Connect With Members Online

Treat members like they’re your friends.

May 1, 2011

Connecting with people online isn’t about hyping your credit union’s great rates, it’s about generating a passionate conversation, says Bo McDonald, president of Your Marketing Co., Roebuck, S.C.

“People don’t care about your credit union; they care about its people, the work it does, and the community it serves,” McDonald told attendees at the 18th Annual CUNA Marketing & Business Development Conference in Las Vegas. “People don’t trust advertising—people trust people. That’s why social media is so important. It’s about people talking to people online.”

McDonald cites an unlikely example of a company that inspires passion in its customers: Fiskars, the global scissors maker.

The company created the “Fiskateers,” a nationwide group of “crafting ambassadors” who blog about what they’re doing with their scissors.

“The scissors’ one-year guarantee doesn’t excite people; connecting with others does,” McDonald explains. “Find something your members can rally around.”

He advises credit unions to join the conversation in social media venues such as Facebook, Twitter, Foursquare, and blogs.

Some insights about using these tools:

  • People like free stuff;
  • There’s a big difference between updates and spam;
  • Include photos, videos, and links in addition to updates;
  • Make your fans and staff famous by highlighting them;
  • Let your fans go crazy—don’t censor their postings;
  • Give people something to look forward to, such as “freebie Friday,” when you regularly give away items; and
  • Don’t delete complaints. Instead, address them immediately.

The particular social media vehicle is less important than the conversation, McDonald says. “Remember when MySpace was the shiny new thing? It’s dead now. Facebook and Twitter will be in the same boat someday.”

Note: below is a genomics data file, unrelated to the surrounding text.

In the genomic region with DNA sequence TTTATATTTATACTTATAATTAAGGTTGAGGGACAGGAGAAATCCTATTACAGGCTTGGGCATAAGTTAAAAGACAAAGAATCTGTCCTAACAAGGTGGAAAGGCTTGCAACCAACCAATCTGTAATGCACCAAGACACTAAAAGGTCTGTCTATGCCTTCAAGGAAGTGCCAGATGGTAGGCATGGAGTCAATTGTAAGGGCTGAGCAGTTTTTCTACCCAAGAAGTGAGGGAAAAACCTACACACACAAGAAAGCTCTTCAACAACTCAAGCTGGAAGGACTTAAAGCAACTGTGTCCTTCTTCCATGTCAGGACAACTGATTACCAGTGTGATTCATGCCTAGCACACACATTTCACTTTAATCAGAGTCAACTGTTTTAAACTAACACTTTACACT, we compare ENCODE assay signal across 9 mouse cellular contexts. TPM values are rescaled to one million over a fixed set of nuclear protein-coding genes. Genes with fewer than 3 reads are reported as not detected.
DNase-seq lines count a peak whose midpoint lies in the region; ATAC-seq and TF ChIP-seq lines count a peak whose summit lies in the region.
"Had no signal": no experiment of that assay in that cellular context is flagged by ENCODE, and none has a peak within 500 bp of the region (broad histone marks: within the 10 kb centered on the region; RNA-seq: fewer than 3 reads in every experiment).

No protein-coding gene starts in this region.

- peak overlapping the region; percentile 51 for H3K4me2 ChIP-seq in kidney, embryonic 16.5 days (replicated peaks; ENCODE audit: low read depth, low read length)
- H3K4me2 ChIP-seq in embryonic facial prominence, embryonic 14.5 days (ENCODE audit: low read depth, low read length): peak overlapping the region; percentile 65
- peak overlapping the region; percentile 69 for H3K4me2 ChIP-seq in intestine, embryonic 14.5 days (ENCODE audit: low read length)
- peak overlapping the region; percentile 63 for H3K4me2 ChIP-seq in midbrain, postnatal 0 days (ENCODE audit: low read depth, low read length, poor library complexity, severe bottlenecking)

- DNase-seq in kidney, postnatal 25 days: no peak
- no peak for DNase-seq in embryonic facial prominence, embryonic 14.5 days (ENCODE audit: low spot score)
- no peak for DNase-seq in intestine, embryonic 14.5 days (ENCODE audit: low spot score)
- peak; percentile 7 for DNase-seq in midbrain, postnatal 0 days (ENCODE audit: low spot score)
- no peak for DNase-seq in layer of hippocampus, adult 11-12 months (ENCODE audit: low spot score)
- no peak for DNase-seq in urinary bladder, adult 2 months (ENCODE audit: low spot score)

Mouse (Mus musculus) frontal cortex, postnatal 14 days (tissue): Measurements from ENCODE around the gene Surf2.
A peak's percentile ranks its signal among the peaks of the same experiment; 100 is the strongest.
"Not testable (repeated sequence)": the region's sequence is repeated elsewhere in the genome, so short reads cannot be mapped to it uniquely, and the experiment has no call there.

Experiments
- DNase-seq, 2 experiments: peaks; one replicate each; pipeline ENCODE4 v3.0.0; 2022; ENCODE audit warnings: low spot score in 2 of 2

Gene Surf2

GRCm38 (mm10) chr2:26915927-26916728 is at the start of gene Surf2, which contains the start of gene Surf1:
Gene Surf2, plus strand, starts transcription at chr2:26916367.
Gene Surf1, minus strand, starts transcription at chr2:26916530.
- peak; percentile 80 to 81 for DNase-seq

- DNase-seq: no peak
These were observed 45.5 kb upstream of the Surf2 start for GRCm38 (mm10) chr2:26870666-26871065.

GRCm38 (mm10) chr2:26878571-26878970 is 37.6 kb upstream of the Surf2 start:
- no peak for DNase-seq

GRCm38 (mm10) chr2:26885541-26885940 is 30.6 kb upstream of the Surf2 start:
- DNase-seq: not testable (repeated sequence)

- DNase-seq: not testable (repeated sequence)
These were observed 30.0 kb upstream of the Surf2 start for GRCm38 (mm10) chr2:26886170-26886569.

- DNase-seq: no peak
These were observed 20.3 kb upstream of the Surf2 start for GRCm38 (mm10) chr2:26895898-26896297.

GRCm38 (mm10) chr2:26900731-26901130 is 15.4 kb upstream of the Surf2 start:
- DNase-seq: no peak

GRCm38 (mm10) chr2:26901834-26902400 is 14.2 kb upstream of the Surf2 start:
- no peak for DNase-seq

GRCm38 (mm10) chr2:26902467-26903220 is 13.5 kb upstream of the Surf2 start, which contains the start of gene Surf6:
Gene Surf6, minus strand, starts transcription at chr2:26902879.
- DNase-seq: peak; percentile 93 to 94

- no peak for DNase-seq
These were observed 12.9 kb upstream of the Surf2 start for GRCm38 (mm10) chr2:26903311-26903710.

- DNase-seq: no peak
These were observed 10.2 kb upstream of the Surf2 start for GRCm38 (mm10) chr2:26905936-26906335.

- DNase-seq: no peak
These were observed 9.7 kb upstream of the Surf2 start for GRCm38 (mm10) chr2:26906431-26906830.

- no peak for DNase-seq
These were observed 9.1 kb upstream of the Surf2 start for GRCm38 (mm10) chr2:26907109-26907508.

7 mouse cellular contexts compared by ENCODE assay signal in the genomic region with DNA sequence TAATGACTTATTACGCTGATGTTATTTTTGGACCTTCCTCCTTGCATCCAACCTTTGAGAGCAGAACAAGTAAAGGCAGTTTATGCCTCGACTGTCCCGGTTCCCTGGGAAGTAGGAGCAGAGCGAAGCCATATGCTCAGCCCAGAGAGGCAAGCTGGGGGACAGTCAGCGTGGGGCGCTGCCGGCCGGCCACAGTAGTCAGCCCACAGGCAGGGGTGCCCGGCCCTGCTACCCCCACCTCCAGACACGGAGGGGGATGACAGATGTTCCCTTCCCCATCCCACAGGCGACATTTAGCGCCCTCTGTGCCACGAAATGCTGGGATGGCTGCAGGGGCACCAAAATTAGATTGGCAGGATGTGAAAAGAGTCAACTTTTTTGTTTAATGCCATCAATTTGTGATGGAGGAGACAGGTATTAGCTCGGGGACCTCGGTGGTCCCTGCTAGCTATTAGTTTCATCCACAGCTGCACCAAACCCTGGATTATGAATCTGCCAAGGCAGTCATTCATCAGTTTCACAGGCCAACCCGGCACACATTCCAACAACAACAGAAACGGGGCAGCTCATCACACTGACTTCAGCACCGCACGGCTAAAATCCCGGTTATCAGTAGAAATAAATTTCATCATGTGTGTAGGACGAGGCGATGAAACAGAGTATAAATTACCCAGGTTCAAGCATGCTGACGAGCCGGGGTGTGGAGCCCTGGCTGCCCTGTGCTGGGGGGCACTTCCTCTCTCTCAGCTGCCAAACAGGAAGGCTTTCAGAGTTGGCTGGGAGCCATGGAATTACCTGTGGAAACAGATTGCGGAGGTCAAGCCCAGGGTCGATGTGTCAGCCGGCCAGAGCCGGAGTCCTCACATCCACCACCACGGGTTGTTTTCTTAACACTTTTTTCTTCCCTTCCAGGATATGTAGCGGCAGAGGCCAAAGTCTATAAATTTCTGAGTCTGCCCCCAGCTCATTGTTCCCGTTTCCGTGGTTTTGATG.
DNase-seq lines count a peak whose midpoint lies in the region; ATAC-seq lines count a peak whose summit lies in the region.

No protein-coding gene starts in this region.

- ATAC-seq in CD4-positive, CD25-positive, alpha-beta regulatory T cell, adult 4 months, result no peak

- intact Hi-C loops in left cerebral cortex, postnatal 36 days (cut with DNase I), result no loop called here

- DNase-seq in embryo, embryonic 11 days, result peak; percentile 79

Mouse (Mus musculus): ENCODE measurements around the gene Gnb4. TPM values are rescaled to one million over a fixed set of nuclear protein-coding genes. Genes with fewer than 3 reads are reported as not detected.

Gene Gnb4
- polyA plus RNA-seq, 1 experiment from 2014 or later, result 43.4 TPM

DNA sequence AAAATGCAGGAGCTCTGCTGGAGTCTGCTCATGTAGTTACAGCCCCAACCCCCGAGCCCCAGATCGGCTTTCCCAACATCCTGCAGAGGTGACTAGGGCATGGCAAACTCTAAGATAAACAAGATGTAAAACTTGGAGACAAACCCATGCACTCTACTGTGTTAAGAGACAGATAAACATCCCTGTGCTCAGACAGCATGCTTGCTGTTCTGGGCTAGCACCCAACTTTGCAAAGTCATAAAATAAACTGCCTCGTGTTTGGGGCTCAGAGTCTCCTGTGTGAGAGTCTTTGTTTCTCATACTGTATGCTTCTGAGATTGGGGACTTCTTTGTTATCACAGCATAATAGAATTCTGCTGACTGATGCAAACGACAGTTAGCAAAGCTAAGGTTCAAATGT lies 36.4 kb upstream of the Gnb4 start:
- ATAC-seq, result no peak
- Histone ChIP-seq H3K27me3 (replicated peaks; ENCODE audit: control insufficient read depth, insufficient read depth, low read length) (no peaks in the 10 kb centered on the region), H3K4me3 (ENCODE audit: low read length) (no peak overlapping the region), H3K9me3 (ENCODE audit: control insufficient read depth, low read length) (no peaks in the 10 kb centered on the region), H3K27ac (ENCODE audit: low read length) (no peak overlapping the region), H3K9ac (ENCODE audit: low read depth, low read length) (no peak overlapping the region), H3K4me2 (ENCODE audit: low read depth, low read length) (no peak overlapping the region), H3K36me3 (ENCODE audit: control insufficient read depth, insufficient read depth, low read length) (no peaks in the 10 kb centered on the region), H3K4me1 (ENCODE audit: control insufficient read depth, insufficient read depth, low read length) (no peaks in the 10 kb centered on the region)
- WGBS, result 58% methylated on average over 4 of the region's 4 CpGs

Next: More conference highlights

More conference highlights:

Consumers’ disgust with banks’ predatory practices and bailouts gives credit unions the perfect chance to build market share, says Patrick Adams, president/CEO of St. Louis Community Credit Union.

“This is our ‘bags fly free’ moment,” says Adams, referring to Southwest Airline’s popular practice of not charging passengers for their first piece of checked luggage. “Don’t lose this opportunity.”

Measure results, not activity, when gauging business development success, says Celeste Cook, CEO of CUStrategies LLC. When she worked as a credit union business development executive, she spent a fair amount of time playing golf—and building relationships—with executives of a former select employee group (SEG).

Both Cook’s putting and relationship-building paid off: The company, AT&T, rejoined the credit union as a SEG, providing access to thousands of potential members.

Build “mind share” to grow market share, says brand strategist Libby Gill. “Capture members’ heads, hearts, and loyalty.”

Five ways to do this: Define and deliver authentic value, confirm your status as a go-to authority, create a sticky message, create a “wow” website, and implement a culture of continuous improvement.

Council honors top marketers

Taking top individual honors from the CUNA Marketing & Business Development Council are:

  • Amy McGraw, marketing director for Public Service Credit Union, Romulus, Mich. (Marketing Professional of the Year). She helped her credit union grow from 19,000 members and $89.5 million in assets four years ago to more than 23,400 members and $126.3 million in assets today despite the challenging economy.
  • Brynn Ammon, project manager for $1.1 billion asset Pen Air Federal Credit Union, Pensacola, Fla. (Business Development Professional of the Year). In 2010, under her leadership, Pen Air Federal opened more than 100 new business accounts and signed up 120 new select employee groups.
  • Joye Cox, vice president of marketing for $671 million asset SAFE Federal Credit Union, Sumter, S.C. (Hall of Fame inductee). She has been instrumental in adding underserved communities, expanding programs for senior members, and laying the groundwork for a student-run branch in a local high school.